Gold Star Wives Lobby Congress For Full Survivor Benefits
Nearly eight years after her husband’s death left her to raise their newborn son alone, Gold Star wife Brittany Jacobs is trying to ensure that families like hers receive their full survivor benefits from the U.S. government.
Jacobs’ husband, Marine Sgt. Christopher Jacobs, was killed in a training accident on Oct. 24, 2011 when an amphibious assault vehicle slipped into a ravine. Her son, Christian, was just eight months old at the time. (RELATED: Gold Star Wife Brittany Jacobs Shares Her Family’s Journey)
Like many widows, Jacobs was rushed through a scourge of paperwork, in part so that she could start receiving the benefits offered to the surviving family members of service members.
At the time, Jacobs was instructed to select the “child only” option so that she could avoid something called the “Widow’s Tax.”
The “Widow’s Tax” refers to the Survivor Benefit Plan (SBP) and Dependency and Indemnity Compensation (DIC) offset.
The SBP is a Department of Defense (DOD) insurance plan that pays survivors a monthly income in the event of a service member’s early death, while the DIC is a Veterans Affairs (VA) program that gives a tax-free benefit to survivors. Service members opt into the SBP by paying premiums to enroll in the insurance program.
Survivors, however, are not allowed to “double dip” by receiving benefits across government agencies. For each $1 a survivor receives in DIC, they lose $1 from their SBP.
“SBP is an insurance annuity earned by years of service and/or paid for as income protection for surviving family members. It is not standard practice for insurance programs to deny payment because a beneficiary receives income from another source,” Jacobs wrote in an email to The Daily Caller.
Approximately 65,000 military widows are affected by the SBP/DIC offset.
In order to avoid the Widow’s Tax, some surviving wives opt to sign their SBP benefits away to their children. However, many do not realize that by doing so, they forfeit the benefit once their child turns 18, or 22 if they are a full-time student.
“Some people sign these papers days after their husband dies,” Jacobs told the Caller. “I had no idea what I was signing.”
Widows who selected the child option were hit with another unexpected whammy this year, when they discovered that a new provision in the tax code takes away even more of the benefits to which they are entitled.
The Trump-backed Tax Cuts and Jobs Act made changes to the “Kiddie Tax,” a tax on a child’s unearned income. The tax would typically apply to trusts or estates, but the new law also includes benefits given to Gold Star children.
Instead of being taxed at the parent’s rate, SBP allocations are now taxed as high as 37%, according to Task & Purpose.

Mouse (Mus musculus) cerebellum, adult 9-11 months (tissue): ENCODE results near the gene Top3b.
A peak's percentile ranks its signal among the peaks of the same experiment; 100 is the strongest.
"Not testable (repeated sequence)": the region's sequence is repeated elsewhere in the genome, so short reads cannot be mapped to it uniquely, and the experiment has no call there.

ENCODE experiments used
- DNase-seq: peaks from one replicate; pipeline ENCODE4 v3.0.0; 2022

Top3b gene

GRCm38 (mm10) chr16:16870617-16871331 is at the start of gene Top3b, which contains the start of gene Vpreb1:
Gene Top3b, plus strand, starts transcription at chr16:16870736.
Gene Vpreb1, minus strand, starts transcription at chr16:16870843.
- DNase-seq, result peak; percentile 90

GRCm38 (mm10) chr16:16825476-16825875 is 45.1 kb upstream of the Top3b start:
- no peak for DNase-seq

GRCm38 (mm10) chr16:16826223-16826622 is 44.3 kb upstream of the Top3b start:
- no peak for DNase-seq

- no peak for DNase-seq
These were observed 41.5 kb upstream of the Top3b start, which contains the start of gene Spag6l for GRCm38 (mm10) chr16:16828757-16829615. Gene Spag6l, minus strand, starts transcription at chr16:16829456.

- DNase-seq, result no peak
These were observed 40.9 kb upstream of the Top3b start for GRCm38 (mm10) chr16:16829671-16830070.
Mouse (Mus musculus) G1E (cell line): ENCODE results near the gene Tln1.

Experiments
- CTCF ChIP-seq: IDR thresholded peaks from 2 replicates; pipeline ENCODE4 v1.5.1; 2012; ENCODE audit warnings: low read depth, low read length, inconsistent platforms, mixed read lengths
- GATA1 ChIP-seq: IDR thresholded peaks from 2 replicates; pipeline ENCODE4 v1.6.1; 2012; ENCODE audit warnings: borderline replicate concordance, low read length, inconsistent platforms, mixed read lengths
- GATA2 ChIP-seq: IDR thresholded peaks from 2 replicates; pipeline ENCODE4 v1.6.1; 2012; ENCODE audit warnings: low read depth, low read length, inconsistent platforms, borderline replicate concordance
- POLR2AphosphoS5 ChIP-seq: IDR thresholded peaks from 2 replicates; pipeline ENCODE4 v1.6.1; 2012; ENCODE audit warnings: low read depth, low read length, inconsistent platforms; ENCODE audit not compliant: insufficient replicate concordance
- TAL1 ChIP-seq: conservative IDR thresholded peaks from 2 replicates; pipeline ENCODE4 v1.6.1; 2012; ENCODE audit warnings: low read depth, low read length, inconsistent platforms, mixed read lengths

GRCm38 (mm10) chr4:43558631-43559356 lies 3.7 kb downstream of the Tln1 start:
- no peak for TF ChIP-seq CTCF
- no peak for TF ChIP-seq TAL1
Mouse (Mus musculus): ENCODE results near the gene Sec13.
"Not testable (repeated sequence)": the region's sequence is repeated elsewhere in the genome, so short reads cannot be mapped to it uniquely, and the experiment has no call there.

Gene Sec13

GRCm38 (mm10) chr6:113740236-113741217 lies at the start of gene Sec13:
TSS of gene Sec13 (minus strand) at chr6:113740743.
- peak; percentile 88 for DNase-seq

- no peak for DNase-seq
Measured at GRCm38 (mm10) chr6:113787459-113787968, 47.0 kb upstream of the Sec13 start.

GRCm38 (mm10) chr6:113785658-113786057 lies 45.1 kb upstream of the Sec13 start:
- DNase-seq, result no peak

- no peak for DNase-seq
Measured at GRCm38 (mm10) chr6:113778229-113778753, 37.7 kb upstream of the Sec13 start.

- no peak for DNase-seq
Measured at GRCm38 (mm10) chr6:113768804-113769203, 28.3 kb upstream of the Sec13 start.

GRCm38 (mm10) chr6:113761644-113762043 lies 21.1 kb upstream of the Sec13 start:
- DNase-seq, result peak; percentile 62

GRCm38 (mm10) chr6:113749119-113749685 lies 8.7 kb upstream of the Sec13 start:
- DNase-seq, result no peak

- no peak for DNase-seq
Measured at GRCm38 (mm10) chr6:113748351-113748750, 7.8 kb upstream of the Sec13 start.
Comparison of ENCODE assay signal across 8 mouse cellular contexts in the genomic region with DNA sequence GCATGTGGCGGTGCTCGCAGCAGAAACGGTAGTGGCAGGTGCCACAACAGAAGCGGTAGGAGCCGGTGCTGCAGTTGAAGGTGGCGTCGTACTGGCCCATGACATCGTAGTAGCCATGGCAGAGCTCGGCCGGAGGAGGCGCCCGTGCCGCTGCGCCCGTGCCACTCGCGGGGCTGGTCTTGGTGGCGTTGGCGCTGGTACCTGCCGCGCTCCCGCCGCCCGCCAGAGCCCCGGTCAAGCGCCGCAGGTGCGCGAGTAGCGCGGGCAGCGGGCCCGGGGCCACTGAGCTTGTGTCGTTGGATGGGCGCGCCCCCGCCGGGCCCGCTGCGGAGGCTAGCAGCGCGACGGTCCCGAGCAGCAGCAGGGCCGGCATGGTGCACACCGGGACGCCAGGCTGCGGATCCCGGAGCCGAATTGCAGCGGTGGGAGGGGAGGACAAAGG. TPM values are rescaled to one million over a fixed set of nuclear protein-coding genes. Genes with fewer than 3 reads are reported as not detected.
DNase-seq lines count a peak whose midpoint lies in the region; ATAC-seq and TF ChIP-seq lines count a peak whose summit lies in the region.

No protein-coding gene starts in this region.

Theresa Jones, whose Navy Lt. husband was killed in a helicopter crash, has seen the tax obligation on her child’s benefit spike from about $1,150 to $5,400.
“My kids are owing the government back money, that the government gave them, because their dad died, and my kids have to pay it back,” Jones told Task & Purpose. “And every year this comes around and it’s just this reminder of this tragedy, and it’s literally like throwing salt in the wound.”
There are currently bills in the House and the Senate that would eliminate the Widow’s Tax, allowing widows to put both benefits in their name so they can avoid the offset and the higher tax rate on unearned child income. Each bill also allows widows who previously chose the “child only” option to reselect.
H.R. 553, the Military Surviving Spouses Equity Act, is sponsored by Republican South Carolina Rep. Joe Wilson and currently sits in the Subcommittee on Military Personnel.
S. 622, the Military Widow’s Tax Elimination Act of 2019, is sponsored by Democratic Alabama Sen. Doug Jones and is sitting in the Armed Services Committee.
Jacobs, who met President Donald Trump with her son at Arlington National Cemetery on Memorial Day in 2017, believes the president would support such measures.
“If I could just get five minutes with him I know he would help,” Jacobs told the Caller. “I just know he would.”
A spokesperson for the Department of the Treasury assured the Caller that they are examining the issue.
“We are deeply grateful for the sacrifices made by our brave service members and their families and we are evaluating what can be done to solve this issue and provide relief to the families of our fallen heroes,” the spokesperson said.